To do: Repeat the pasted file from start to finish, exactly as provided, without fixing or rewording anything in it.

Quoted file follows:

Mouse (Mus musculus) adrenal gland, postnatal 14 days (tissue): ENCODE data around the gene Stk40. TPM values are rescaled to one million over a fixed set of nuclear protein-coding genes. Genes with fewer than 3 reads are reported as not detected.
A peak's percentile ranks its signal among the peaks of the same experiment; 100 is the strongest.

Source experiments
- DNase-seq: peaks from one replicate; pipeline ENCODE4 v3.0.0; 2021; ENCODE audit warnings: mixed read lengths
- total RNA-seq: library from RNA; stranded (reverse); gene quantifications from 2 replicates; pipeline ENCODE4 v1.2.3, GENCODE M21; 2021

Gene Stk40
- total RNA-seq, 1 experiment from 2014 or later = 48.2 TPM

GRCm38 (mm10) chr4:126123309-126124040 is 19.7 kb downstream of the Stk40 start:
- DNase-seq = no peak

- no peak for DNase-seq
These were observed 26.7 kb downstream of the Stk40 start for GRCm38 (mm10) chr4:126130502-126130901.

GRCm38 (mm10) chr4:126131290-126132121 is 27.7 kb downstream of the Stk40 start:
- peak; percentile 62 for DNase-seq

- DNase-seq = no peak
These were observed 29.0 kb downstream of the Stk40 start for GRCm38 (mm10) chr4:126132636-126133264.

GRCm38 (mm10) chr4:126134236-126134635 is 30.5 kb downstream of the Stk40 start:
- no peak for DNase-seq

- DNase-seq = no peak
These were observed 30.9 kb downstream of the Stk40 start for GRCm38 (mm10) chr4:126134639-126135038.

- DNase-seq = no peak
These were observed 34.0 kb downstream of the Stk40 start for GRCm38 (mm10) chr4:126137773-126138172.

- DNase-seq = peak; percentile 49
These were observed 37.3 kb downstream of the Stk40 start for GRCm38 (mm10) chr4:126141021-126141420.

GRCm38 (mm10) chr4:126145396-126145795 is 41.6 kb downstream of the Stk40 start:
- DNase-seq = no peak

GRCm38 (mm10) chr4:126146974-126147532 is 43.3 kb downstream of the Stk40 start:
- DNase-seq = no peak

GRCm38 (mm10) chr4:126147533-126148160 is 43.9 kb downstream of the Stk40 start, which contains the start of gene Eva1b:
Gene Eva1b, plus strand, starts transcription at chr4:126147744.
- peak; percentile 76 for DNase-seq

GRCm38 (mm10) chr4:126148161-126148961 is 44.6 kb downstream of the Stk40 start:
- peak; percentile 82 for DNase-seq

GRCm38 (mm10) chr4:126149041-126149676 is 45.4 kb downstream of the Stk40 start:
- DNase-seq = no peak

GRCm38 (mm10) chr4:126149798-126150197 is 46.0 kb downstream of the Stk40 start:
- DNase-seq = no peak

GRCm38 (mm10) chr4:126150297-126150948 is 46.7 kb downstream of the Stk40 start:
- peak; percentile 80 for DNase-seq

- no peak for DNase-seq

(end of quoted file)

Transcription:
Mouse (Mus musculus) adrenal gland, postnatal 14 days (tissue): ENCODE data around the gene Stk40. TPM values are rescaled to one million over a fixed set of nuclear protein-coding genes. Genes with fewer than 3 reads are reported as not detected.
A peak's percentile ranks its signal among the peaks of the same experiment; 100 is the strongest.

Source experiments
- DNase-seq: peaks from one replicate; pipeline ENCODE4 v3.0.0; 2021; ENCODE audit warnings: mixed read lengths
- total RNA-seq: library from RNA; stranded (reverse); gene quantifications from 2 replicates; pipeline ENCODE4 v1.2.3, GENCODE M21; 2021

Gene Stk40
- total RNA-seq, 1 experiment from 2014 or later = 48.2 TPM

GRCm38 (mm10) chr4:126123309-126124040 is 19.7 kb downstream of the Stk40 start:
- DNase-seq = no peak

- no peak for DNase-seq
These were observed 26.7 kb downstream of the Stk40 start for GRCm38 (mm10) chr4:126130502-126130901.

GRCm38 (mm10) chr4:126131290-126132121 is 27.7 kb downstream of the Stk40 start:
- peak; percentile 62 for DNase-seq

- DNase-seq = no peak
These were observed 29.0 kb downstream of the Stk40 start for GRCm38 (mm10) chr4:126132636-126133264.

GRCm38 (mm10) chr4:126134236-126134635 is 30.5 kb downstream of the Stk40 start:
- no peak for DNase-seq

- DNase-seq = no peak
These were observed 30.9 kb downstream of the Stk40 start for GRCm38 (mm10) chr4:126134639-126135038.

- DNase-seq = no peak
These were observed 34.0 kb downstream of the Stk40 start for GRCm38 (mm10) chr4:126137773-126138172.

- DNase-seq = peak; percentile 49
These were observed 37.3 kb downstream of the Stk40 start for GRCm38 (mm10) chr4:126141021-126141420.

GRCm38 (mm10) chr4:126145396-126145795 is 41.6 kb downstream of the Stk40 start:
- DNase-seq = no peak

GRCm38 (mm10) chr4:126146974-126147532 is 43.3 kb downstream of the Stk40 start:
- DNase-seq = no peak

GRCm38 (mm10) chr4:126147533-126148160 is 43.9 kb downstream of the Stk40 start, which contains the start of gene Eva1b:
Gene Eva1b, plus strand, starts transcription at chr4:126147744.
- peak; percentile 76 for DNase-seq

GRCm38 (mm10) chr4:126148161-126148961 is 44.6 kb downstream of the Stk40 start:
- peak; percentile 82 for DNase-seq

GRCm38 (mm10) chr4:126149041-126149676 is 45.4 kb downstream of the Stk40 start:
- DNase-seq = no peak

GRCm38 (mm10) chr4:126149798-126150197 is 46.0 kb downstream of the Stk40 start:
- DNase-seq = no peak

GRCm38 (mm10) chr4:126150297-126150948 is 46.7 kb downstream of the Stk40 start:
- peak; percentile 80 for DNase-seq

- no peak for DNase-seq